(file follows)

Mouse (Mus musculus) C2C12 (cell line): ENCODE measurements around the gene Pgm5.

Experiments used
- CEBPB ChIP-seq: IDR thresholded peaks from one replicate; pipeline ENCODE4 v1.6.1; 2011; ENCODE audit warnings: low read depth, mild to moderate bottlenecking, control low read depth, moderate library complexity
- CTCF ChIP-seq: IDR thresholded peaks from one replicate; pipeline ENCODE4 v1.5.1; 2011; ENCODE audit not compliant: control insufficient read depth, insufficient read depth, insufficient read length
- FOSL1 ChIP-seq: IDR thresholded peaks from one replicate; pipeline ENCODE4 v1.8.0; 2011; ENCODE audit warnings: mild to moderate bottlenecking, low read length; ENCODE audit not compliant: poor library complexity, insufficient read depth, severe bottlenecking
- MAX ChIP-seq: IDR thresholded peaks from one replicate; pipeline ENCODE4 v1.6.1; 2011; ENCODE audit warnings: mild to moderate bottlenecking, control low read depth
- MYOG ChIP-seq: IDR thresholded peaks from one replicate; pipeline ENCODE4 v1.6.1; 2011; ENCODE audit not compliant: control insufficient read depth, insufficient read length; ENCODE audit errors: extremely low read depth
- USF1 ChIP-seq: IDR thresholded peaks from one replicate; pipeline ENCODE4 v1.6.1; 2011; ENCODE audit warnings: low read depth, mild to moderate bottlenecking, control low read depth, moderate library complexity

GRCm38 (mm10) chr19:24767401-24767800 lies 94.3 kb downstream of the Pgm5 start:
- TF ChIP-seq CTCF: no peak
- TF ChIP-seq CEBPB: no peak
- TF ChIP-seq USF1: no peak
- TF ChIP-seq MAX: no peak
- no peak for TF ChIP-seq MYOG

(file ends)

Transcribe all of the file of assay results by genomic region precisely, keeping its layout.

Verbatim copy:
Mouse (Mus musculus) C2C12 (cell line): ENCODE measurements around the gene Pgm5.

Experiments used
- CEBPB ChIP-seq: IDR thresholded peaks from one replicate; pipeline ENCODE4 v1.6.1; 2011; ENCODE audit warnings: low read depth, mild to moderate bottlenecking, control low read depth, moderate library complexity
- CTCF ChIP-seq: IDR thresholded peaks from one replicate; pipeline ENCODE4 v1.5.1; 2011; ENCODE audit not compliant: control insufficient read depth, insufficient read depth, insufficient read length
- FOSL1 ChIP-seq: IDR thresholded peaks from one replicate; pipeline ENCODE4 v1.8.0; 2011; ENCODE audit warnings: mild to moderate bottlenecking, low read length; ENCODE audit not compliant: poor library complexity, insufficient read depth, severe bottlenecking
- MAX ChIP-seq: IDR thresholded peaks from one replicate; pipeline ENCODE4 v1.6.1; 2011; ENCODE audit warnings: mild to moderate bottlenecking, control low read depth
- MYOG ChIP-seq: IDR thresholded peaks from one replicate; pipeline ENCODE4 v1.6.1; 2011; ENCODE audit not compliant: control insufficient read depth, insufficient read length; ENCODE audit errors: extremely low read depth
- USF1 ChIP-seq: IDR thresholded peaks from one replicate; pipeline ENCODE4 v1.6.1; 2011; ENCODE audit warnings: low read depth, mild to moderate bottlenecking, control low read depth, moderate library complexity

GRCm38 (mm10) chr19:24767401-24767800 lies 94.3 kb downstream of the Pgm5 start:
- TF ChIP-seq CTCF: no peak
- TF ChIP-seq CEBPB: no peak
- TF ChIP-seq USF1: no peak
- TF ChIP-seq MAX: no peak
- no peak for TF ChIP-seq MYOG